I've never really eaten much Greek food. I don't really know much about it. So when it came to finding a good recipe for Greek night I was ever so slightly clueless. But I found a couple good looking recipes for Spanakopita. I remembered my mom making this a couple times when I was younger, and I didn't remember hating it, so I decided to give it a try.
This recipe was kind of a mess to make, and again, I didn't follow the recipe exactly. Hmm, and as I'm reading over the recipe again, I'm realizing I changed it more than I thought. Turns out I forgot two ingredients and a cooking step. Haha, whoops. Still turned out delicious.
So I started with a bag of fresh spinach instead of frozen. I'm pretty sure it made no difference. I sauteed some onion and garlic in olive oil, then added the chopped spinach and cooked it till it was pretty well wilted. Apparently, I was supposed to add some dill and flour at this point and cook it until all the moisture was gone. You can see how well I pay attention to the instructions when I actually start cooking....
Instead of doing that I dumped in the eggs and feta and stirred it up. It was a little runny, and now I understand why. Wasn't a big hindrance, though, I was able to squeeze most of the moisture out as I used it.
So the instructions said to lay out one sheet of phyllo dough and spray it with oil. I don't have a oil spray bottle. So I just brushed it with oil and called it good.
The recipe also said to cut the sheet into three equal lengths the long way. I'm not sure what brand of phyllo dough the original author of this recipe was using, but if I had cut my sheet into 3 strips, I would have had about 3 inch wide ribbons to work with. So I just cut the sheets in half lengthwise.
And after spooning (and squeezing a lot of liquid out of) the mixture onto the corner of one strip, and folding it in half repeatedly to make a triangular shape, I decided to double the phyllo. It helped keep the excess liquid from soaking through the dough and it made for a crispier finished product. And crispier is usually better in my book. Well, at least when it comes to phyllo it is.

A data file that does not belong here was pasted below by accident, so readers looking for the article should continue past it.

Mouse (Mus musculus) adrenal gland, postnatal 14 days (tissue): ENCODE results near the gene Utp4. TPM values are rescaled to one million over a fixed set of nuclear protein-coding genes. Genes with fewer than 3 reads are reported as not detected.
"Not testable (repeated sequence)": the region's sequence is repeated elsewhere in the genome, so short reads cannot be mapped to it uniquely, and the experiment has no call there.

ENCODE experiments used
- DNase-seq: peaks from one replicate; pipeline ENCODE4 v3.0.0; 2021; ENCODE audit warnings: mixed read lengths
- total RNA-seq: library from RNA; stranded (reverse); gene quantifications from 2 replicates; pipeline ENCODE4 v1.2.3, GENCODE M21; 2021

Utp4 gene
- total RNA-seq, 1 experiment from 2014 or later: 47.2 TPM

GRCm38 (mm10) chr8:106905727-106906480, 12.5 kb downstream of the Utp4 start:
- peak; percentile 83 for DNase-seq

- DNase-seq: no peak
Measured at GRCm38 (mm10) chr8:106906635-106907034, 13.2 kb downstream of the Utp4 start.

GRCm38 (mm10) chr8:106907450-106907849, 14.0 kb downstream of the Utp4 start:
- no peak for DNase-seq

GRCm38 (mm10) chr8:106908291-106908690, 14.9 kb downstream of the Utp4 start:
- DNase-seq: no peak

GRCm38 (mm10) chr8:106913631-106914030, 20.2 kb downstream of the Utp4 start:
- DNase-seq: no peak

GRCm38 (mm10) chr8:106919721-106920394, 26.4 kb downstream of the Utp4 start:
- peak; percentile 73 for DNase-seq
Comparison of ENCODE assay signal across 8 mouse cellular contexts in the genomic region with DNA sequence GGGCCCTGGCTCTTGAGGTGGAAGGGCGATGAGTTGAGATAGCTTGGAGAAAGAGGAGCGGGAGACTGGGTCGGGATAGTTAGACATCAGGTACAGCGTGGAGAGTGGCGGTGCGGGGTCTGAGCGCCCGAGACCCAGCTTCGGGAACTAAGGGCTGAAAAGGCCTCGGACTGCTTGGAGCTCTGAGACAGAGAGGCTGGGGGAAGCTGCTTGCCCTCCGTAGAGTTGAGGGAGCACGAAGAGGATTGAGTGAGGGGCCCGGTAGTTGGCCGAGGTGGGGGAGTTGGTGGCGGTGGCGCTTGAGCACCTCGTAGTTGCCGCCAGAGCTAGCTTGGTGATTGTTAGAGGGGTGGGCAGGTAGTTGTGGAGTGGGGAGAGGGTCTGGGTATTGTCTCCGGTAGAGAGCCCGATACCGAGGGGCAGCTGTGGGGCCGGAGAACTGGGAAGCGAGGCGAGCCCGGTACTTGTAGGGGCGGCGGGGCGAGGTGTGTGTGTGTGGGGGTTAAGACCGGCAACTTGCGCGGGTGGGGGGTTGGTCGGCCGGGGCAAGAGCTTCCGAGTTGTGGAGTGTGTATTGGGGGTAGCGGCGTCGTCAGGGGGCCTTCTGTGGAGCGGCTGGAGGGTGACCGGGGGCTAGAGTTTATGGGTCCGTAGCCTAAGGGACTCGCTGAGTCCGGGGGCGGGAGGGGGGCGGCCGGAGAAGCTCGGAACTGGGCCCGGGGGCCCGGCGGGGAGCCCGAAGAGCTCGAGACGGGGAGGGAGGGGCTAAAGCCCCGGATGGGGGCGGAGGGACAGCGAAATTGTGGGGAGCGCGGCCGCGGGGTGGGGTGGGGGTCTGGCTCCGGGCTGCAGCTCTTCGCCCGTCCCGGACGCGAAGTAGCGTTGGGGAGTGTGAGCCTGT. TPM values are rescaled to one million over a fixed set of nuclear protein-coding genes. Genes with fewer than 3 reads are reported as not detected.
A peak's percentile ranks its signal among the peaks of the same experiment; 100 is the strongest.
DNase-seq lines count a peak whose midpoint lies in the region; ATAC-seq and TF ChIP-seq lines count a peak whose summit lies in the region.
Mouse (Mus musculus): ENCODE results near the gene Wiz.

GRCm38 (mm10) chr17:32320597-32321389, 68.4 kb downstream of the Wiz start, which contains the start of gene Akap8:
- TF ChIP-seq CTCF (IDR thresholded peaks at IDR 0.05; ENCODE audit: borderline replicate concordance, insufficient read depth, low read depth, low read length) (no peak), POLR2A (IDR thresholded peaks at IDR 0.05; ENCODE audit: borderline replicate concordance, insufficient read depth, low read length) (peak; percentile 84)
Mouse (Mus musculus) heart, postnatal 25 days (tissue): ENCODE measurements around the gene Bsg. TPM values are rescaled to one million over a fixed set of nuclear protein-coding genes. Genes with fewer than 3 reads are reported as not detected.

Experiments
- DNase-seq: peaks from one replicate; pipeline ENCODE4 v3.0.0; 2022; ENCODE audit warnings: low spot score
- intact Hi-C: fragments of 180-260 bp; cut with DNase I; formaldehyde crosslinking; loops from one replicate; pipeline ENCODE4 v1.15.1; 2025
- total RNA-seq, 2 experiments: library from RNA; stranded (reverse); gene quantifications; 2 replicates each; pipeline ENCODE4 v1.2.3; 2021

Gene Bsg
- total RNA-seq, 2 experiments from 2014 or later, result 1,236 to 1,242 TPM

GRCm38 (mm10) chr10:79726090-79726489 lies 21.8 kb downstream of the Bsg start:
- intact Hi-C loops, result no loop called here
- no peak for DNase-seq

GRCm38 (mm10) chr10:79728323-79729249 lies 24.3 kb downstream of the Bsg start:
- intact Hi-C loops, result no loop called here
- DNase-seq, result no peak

Then I put all the little triangles onto a wax paper lined baking sheet (the recipe said to use parchment paper, but I didn't have any, so I used what I had and it worked fine).
Then into the oven at 350 degrees for about 30 minutes. After that 30 minutes was up, I didn't think my spanakopita triangles were quite golden brown enough so I turned on the broiler full blast and let them sit under it for about 1 minute. If you do that, be sure to watch them very, very closely, for they could easily and quickly go from yummy and golden brown to gross and burnt.
These were very yummy, but I think they would serve better as an appetizer rather than a main course. You can also make spanakopita in a more casserole form, but I thought the triangle thing was cool, so I did that. Maybe the casserole style would be more filling as a main course, but hey, trying out stuff is how we learn things, right?
1 onion, chopped
2 cloves garlic, minced
1 pkg frozen chopped spinach (thawed overnight in fridge) (I used fresh spinach)
1 tsp. dried dill
1 Tbs. flour
4 oz. feta
1 pkg. phyllo dough
Saute onions in some olive oil over medium heat till soft. Add garlic, saute 30 seconds. Add spinach, dill and flour, cook 7-10 minutes or until most of the moisture is gone. Remove from the heat and add eggs and feta.
Take one sheet phyllo dough and spray with oil, and place another sheet on top. Cut in half lengthwise. Put a spoonful of spinach mixture and fold up one corner and bring it over to the side. Flip up so it forms a triangle. Continue folding until end of length is reach. Brush the top with butter. Bake on a parchment paper-lined (or wax paper) baking sheet. Bake at 350 degrees for 30-45 minutes. If not brown enough, turn on broiler for about 1 minutes to crisp up the phyllo. Watch closely so they don't burn.